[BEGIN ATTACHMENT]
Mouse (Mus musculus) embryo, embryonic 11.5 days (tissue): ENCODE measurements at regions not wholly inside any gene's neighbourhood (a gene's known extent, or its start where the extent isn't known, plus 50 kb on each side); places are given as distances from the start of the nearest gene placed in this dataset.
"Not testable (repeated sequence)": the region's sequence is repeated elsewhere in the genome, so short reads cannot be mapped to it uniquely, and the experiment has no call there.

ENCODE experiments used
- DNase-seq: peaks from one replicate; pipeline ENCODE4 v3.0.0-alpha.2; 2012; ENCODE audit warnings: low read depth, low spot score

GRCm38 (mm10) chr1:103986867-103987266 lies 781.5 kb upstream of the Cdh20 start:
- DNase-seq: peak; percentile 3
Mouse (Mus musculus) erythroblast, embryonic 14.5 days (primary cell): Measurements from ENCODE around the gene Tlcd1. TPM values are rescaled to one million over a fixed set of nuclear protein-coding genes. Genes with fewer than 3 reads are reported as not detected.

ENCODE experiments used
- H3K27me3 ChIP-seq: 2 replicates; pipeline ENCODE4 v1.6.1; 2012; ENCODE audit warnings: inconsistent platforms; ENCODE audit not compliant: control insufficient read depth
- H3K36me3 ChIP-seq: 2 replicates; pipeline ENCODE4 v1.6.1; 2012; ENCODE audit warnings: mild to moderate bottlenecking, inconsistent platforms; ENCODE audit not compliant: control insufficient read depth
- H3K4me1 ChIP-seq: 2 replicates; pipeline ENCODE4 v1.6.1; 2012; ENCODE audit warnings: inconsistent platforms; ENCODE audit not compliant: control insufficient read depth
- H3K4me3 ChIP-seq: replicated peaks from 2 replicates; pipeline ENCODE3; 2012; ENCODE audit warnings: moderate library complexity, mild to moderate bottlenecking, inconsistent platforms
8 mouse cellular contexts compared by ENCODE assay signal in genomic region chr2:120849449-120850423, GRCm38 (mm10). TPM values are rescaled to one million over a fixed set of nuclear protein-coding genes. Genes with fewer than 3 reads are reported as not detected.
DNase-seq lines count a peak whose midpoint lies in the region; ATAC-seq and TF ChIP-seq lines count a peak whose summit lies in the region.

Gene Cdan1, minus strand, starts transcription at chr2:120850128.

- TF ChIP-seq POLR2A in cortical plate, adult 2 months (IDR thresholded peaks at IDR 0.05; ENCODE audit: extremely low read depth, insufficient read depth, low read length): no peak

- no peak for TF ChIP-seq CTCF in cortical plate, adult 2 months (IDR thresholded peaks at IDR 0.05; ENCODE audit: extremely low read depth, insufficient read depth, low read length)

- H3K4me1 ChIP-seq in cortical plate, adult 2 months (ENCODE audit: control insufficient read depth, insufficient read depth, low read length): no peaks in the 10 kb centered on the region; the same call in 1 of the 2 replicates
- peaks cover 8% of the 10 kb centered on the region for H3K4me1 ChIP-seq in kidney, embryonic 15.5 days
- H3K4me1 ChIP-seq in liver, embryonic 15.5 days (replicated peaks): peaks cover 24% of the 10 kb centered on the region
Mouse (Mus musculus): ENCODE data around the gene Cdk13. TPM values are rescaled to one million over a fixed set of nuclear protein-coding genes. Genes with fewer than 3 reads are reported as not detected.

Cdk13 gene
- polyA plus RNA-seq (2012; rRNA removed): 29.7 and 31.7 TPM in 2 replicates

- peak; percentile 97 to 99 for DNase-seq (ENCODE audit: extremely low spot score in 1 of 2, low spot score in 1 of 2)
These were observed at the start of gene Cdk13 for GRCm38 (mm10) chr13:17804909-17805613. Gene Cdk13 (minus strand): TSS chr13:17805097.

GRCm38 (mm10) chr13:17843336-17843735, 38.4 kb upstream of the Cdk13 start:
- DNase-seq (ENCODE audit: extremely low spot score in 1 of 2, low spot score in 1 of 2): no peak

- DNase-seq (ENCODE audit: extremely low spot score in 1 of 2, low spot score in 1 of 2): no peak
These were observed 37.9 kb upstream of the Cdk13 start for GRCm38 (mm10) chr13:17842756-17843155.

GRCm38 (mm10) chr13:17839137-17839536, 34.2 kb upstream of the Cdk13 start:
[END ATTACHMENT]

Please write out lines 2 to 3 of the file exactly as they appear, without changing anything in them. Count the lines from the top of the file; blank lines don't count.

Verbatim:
"Not testable (repeated sequence)": the region's sequence is repeated elsewhere in the genome, so short reads cannot be mapped to it uniquely, and the experiment has no call there.

ENCODE experiments used